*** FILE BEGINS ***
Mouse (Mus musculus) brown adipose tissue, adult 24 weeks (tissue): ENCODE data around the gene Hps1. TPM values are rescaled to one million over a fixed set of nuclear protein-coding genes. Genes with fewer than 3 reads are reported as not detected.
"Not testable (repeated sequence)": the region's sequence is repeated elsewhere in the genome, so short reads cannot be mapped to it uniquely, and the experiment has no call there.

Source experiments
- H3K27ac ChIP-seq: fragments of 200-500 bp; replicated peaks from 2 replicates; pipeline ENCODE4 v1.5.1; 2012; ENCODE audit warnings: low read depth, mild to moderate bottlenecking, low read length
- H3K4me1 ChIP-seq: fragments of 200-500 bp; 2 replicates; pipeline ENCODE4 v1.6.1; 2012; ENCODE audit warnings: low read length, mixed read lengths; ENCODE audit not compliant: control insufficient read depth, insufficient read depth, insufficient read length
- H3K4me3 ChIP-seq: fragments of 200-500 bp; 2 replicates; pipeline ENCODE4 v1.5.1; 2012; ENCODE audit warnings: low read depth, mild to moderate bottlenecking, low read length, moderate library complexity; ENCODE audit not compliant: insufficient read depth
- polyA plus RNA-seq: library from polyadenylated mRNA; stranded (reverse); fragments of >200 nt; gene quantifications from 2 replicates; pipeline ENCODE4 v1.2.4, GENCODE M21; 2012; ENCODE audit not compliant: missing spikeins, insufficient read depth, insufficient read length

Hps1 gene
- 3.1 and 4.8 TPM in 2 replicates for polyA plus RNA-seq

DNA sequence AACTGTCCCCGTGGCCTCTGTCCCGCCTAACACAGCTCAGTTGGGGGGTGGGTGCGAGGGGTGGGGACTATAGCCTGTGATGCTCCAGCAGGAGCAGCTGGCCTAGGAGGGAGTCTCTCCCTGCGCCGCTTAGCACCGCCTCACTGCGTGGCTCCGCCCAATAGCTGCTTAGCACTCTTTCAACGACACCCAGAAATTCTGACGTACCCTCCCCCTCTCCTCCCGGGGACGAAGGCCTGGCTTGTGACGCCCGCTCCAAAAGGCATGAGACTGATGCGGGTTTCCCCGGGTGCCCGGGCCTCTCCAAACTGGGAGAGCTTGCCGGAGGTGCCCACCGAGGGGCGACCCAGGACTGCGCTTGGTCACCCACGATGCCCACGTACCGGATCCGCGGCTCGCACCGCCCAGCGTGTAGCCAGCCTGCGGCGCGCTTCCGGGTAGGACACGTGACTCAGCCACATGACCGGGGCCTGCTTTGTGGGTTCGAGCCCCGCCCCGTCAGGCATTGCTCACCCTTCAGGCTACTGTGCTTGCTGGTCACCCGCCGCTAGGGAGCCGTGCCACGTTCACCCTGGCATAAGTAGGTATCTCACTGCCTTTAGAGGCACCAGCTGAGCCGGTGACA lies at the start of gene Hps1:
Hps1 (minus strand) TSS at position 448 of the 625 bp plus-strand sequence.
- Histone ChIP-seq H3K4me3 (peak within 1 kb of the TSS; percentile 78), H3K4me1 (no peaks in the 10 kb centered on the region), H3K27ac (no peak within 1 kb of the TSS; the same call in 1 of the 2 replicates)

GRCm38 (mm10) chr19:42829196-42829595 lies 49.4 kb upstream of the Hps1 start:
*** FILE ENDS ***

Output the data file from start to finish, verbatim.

Mouse (Mus musculus) brown adipose tissue, adult 24 weeks (tissue): ENCODE data around the gene Hps1. TPM values are rescaled to one million over a fixed set of nuclear protein-coding genes. Genes with fewer than 3 reads are reported as not detected.
"Not testable (repeated sequence)": the region's sequence is repeated elsewhere in the genome, so short reads cannot be mapped to it uniquely, and the experiment has no call there.

Source experiments
- H3K27ac ChIP-seq: fragments of 200-500 bp; replicated peaks from 2 replicates; pipeline ENCODE4 v1.5.1; 2012; ENCODE audit warnings: low read depth, mild to moderate bottlenecking, low read length
- H3K4me1 ChIP-seq: fragments of 200-500 bp; 2 replicates; pipeline ENCODE4 v1.6.1; 2012; ENCODE audit warnings: low read length, mixed read lengths; ENCODE audit not compliant: control insufficient read depth, insufficient read depth, insufficient read length
- H3K4me3 ChIP-seq: fragments of 200-500 bp; 2 replicates; pipeline ENCODE4 v1.5.1; 2012; ENCODE audit warnings: low read depth, mild to moderate bottlenecking, low read length, moderate library complexity; ENCODE audit not compliant: insufficient read depth
- polyA plus RNA-seq: library from polyadenylated mRNA; stranded (reverse); fragments of >200 nt; gene quantifications from 2 replicates; pipeline ENCODE4 v1.2.4, GENCODE M21; 2012; ENCODE audit not compliant: missing spikeins, insufficient read depth, insufficient read length

Hps1 gene
- 3.1 and 4.8 TPM in 2 replicates for polyA plus RNA-seq

DNA sequence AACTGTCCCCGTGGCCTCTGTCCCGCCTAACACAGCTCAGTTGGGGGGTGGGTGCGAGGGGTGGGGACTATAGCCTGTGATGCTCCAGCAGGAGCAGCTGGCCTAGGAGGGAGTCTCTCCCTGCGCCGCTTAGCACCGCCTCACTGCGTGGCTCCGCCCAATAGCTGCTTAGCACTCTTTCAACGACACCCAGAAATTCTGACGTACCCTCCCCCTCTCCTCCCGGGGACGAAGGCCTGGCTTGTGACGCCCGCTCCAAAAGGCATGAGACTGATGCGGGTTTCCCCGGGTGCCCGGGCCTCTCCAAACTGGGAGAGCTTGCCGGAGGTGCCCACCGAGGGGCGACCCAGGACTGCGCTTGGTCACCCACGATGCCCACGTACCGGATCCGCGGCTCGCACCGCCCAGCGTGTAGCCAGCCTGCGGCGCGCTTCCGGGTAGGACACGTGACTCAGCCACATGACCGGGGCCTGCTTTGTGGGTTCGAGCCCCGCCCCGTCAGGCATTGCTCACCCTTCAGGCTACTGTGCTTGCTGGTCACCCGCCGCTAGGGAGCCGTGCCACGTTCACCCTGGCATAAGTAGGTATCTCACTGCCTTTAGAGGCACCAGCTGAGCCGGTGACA lies at the start of gene Hps1:
Hps1 (minus strand) TSS at position 448 of the 625 bp plus-strand sequence.
- Histone ChIP-seq H3K4me3 (peak within 1 kb of the TSS; percentile 78), H3K4me1 (no peaks in the 10 kb centered on the region), H3K27ac (no peak within 1 kb of the TSS; the same call in 1 of the 2 replicates)

GRCm38 (mm10) chr19:42829196-42829595 lies 49.4 kb upstream of the Hps1 start: